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Port reports unexpected costs for project changes


PALMETTO - Some unexpected discoveries will cost Port Manatee extra money, the Port Authority learned at its meeting on Thursday.

In Warehouse 2, port executive director David McDonald said Fresh Quest, which recently began leasing the building, needs a palletized cargo storage rack system, but installation of this system has run into a fire code issue that will cost $200,000.

McDonald said Fresh Quest will pay for and install the racking and the fire suppression system, and the port will reimburse the company up to 50 percent of the cost, not to exceed 50 percent of the costs or $200,000, whichever is less.

He said the port was able to get a grant from the Florida Department of Transportation of up to $200,000, and the money would be applied to the port's cost. In the event that Fresh Quest leaves, he said, the improvements will belong to the port.

A big question raised by Port Authority members was why the situation wasn't known before. John Chappie said that it would have been good to know about when Fresh Quest took a tour of the warehouse.

"I would have hoped it would have been discovered before," Chappie said.

Joe McClash recommended that the fire department be brought into such situations as early as possible to ensure that buildings are compliant with new fire codes.

Gwendolyn Brown agreed, noting that health department and fire department inspectors come into new day-care centers while they're still under construction to avoid a frustrating discovery and delay.

McDonald said that Fresh Quest's season begins in November, and that the new rack system will enable the company to seek other cargoes, possibly out of season, meaning more work and more revenue for the port, but McClash said that grant money was money that could have been used for something else.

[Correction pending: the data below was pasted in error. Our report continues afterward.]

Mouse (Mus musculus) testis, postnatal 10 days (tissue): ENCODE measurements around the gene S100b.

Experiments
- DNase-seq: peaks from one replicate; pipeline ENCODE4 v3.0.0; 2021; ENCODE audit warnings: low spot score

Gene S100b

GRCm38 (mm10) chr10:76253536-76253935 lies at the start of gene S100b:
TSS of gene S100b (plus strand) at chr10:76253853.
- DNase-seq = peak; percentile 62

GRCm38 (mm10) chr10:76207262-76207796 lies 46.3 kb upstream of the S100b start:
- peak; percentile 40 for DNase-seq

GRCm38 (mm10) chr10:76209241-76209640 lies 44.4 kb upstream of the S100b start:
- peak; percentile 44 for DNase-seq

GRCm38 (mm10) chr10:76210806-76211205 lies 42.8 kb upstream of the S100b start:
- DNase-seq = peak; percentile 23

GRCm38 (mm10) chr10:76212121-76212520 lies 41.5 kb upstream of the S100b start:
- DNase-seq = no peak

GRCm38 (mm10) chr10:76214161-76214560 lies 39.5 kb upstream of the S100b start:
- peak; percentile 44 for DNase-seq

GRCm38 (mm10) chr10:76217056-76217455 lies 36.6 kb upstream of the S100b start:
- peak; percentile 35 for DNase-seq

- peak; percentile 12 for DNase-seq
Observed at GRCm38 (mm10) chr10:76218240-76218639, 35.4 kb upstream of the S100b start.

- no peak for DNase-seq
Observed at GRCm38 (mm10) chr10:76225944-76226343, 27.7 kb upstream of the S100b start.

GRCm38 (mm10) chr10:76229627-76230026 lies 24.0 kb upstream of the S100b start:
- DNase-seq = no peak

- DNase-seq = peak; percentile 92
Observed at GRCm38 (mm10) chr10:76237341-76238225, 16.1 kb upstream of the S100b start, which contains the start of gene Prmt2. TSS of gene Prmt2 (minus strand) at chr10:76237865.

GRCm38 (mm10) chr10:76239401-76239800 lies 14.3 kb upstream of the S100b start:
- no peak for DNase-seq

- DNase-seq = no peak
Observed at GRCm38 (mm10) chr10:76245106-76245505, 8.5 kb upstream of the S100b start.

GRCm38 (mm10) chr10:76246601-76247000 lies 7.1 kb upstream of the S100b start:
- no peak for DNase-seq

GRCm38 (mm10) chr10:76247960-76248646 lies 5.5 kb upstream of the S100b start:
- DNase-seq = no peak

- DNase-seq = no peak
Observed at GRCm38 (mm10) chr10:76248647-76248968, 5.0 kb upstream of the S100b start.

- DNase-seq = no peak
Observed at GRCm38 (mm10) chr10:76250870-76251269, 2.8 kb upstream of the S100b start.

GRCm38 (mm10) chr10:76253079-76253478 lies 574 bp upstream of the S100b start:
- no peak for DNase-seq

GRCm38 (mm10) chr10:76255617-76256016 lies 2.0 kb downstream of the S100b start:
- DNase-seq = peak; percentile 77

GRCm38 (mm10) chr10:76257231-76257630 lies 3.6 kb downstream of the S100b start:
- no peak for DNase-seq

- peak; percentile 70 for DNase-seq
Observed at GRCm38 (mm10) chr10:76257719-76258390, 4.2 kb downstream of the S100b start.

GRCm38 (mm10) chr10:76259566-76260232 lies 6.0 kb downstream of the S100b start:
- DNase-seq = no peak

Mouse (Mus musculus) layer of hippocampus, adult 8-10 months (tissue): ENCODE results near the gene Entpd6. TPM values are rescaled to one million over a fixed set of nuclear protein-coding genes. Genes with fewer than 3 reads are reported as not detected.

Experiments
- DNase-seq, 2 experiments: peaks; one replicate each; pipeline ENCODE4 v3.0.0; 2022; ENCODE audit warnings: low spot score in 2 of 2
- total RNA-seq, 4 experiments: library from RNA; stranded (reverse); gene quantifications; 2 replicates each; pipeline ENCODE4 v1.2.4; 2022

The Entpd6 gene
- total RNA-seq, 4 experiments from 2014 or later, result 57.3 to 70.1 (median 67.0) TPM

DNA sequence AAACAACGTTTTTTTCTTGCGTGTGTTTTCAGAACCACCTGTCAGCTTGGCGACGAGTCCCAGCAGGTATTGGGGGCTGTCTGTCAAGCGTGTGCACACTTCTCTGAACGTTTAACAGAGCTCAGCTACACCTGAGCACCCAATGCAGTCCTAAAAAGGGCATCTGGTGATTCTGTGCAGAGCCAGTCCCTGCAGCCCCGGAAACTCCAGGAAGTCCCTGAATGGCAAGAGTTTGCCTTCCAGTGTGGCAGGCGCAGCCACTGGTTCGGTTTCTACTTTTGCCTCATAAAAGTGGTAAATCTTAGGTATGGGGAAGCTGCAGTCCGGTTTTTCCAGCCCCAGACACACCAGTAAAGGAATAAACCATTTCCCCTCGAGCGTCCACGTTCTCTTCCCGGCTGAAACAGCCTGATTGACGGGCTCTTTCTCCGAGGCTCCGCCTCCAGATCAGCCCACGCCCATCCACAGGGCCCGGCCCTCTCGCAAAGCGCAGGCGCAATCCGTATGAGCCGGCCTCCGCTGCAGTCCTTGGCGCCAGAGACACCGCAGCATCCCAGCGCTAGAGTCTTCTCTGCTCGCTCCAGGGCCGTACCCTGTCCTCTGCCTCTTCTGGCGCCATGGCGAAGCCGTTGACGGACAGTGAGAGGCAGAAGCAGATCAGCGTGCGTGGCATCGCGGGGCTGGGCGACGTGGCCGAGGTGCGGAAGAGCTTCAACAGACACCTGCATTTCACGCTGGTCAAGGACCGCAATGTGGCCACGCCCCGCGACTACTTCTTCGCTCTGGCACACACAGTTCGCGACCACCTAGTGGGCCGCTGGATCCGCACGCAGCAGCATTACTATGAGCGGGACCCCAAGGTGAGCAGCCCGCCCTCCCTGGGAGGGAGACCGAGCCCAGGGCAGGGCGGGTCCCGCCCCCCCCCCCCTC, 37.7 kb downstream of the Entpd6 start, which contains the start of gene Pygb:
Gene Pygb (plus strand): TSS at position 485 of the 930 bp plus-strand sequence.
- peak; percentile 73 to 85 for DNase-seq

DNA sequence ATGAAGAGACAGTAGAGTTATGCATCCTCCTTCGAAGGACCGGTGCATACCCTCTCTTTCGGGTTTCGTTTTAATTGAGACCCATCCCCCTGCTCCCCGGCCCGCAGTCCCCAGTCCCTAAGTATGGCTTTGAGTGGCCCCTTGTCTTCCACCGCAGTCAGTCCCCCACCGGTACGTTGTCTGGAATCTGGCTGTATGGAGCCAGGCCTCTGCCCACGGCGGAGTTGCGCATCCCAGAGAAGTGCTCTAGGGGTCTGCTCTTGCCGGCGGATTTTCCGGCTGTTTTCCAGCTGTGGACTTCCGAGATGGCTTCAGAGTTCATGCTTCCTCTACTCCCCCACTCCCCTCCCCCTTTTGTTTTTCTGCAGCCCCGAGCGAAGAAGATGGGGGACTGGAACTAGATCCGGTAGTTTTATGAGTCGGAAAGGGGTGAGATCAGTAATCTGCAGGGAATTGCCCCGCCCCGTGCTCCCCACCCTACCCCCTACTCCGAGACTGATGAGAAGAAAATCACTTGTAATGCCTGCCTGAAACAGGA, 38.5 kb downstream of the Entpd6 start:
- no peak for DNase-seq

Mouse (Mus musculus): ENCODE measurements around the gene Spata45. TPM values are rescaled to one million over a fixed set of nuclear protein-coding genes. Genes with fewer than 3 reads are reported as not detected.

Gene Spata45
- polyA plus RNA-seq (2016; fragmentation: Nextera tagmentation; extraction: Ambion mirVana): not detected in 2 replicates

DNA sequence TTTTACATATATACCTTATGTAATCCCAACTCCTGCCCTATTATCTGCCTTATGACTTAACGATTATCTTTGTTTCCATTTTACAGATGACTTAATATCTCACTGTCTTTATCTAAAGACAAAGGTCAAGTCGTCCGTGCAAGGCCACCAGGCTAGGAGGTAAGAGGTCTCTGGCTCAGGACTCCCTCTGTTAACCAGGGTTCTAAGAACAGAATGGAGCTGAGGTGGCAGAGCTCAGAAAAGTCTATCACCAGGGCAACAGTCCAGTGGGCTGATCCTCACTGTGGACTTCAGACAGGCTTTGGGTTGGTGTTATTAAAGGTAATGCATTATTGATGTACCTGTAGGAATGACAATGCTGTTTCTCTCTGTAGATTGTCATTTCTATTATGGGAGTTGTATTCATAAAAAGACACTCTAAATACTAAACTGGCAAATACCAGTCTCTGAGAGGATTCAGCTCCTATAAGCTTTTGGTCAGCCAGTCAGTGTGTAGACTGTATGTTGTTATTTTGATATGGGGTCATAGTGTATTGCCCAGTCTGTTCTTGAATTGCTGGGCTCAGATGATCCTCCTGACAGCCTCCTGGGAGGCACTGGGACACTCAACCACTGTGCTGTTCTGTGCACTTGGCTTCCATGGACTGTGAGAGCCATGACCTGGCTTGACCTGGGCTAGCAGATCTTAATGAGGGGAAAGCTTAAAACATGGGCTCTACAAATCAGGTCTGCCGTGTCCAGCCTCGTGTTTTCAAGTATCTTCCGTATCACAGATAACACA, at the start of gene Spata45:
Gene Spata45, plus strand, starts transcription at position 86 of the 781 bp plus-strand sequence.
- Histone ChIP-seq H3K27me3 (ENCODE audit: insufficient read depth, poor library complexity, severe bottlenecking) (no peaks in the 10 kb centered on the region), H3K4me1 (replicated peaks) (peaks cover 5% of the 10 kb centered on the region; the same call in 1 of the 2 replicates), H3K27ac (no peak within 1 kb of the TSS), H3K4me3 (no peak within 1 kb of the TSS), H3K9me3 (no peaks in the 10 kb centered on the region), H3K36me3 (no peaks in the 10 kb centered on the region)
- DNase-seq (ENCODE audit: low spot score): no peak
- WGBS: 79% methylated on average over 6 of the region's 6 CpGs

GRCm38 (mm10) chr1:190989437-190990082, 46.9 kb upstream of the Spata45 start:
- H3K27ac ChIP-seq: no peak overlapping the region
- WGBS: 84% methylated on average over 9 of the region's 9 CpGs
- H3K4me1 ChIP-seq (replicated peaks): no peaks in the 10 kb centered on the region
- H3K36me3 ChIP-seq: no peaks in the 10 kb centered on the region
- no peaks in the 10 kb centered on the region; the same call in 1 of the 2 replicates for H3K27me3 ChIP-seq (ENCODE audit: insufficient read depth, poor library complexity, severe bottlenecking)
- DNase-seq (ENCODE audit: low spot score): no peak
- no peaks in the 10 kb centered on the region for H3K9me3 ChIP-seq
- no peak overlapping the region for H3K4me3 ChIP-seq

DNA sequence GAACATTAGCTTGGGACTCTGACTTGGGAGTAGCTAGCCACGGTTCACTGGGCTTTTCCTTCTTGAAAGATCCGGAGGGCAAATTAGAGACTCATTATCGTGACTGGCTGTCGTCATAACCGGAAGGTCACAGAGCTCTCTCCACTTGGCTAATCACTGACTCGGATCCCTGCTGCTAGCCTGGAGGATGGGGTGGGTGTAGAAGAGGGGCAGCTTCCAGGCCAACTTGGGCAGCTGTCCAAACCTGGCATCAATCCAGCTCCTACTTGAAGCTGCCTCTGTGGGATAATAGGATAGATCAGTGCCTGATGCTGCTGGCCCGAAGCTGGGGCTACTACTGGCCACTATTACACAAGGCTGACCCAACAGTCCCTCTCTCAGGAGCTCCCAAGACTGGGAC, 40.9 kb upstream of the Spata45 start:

Authority members voted 7-0 to approve the lease agreement addendum.

Pipeline crossing changes

An erroneous "As Built" drawing, which tells where infrastructure is buried so future work is done without disturbing older infrastructure, will cost the port $43,600, McDonald said.

"As happens sometimes," he said, "the contractor found some unforeseen conditions in the middle of the road."

Spectrum Underground is doing the South Channel Extension pipeline crossing installation, he said, and they discovered that the county's force main on the east side of U.S. 41 is much lower in elevation than the "As Built" drawing used to prepare for the work indicate. A change order to raise the pipe to eliminate the conflict was presented to the Port Authority.

"When you're remodeling a house, you don't always know what's in there, and that's kind of what's happening," McDonald said. "Everyone swore that this pipeline was at this elevation, and they actually dug it up, it was at a different elevation."